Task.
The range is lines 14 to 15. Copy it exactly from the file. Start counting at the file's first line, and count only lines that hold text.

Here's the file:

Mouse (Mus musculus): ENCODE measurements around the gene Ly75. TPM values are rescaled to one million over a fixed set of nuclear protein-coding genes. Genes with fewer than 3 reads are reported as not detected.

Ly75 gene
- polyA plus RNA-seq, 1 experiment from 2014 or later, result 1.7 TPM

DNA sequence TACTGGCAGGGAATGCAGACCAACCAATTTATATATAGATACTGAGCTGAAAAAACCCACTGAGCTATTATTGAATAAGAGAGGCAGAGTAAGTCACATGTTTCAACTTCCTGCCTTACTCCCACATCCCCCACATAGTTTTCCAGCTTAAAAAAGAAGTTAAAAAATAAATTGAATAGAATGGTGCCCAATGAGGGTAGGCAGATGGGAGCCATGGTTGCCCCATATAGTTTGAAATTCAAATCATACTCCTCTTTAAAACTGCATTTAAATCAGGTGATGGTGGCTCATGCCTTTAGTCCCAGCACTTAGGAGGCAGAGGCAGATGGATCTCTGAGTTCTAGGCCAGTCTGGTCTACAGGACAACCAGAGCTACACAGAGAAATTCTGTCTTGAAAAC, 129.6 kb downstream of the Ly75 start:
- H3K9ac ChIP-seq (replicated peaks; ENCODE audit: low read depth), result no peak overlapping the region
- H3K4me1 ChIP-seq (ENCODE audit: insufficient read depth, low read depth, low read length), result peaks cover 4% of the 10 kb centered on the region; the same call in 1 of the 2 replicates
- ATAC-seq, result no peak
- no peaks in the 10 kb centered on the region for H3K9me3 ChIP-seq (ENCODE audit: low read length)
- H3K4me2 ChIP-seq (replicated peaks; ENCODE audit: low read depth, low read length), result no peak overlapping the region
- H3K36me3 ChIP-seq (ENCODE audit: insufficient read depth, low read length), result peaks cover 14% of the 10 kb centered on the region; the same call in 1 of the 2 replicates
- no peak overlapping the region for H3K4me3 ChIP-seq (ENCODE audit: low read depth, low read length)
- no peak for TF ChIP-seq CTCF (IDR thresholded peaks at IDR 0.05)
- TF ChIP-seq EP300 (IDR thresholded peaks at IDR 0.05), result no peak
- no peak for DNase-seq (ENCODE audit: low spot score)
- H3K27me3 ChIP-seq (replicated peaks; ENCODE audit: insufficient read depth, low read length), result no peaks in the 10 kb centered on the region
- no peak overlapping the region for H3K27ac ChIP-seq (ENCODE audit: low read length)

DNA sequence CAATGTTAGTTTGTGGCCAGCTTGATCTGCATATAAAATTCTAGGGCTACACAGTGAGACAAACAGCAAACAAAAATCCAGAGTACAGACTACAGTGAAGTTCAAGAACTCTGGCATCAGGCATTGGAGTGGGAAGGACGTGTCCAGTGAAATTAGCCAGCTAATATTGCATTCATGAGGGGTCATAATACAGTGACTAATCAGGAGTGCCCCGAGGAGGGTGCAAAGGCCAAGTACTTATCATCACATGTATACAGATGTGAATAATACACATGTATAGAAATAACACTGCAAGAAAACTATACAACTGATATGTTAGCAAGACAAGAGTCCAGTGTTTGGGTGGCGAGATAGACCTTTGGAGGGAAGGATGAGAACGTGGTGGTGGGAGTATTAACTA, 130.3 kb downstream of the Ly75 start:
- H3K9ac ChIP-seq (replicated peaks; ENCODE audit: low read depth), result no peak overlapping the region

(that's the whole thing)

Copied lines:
- no peak for DNase-seq (ENCODE audit: low spot score)
- H3K27me3 ChIP-seq (replicated peaks; ENCODE audit: insufficient read depth, low read length), result no peaks in the 10 kb centered on the region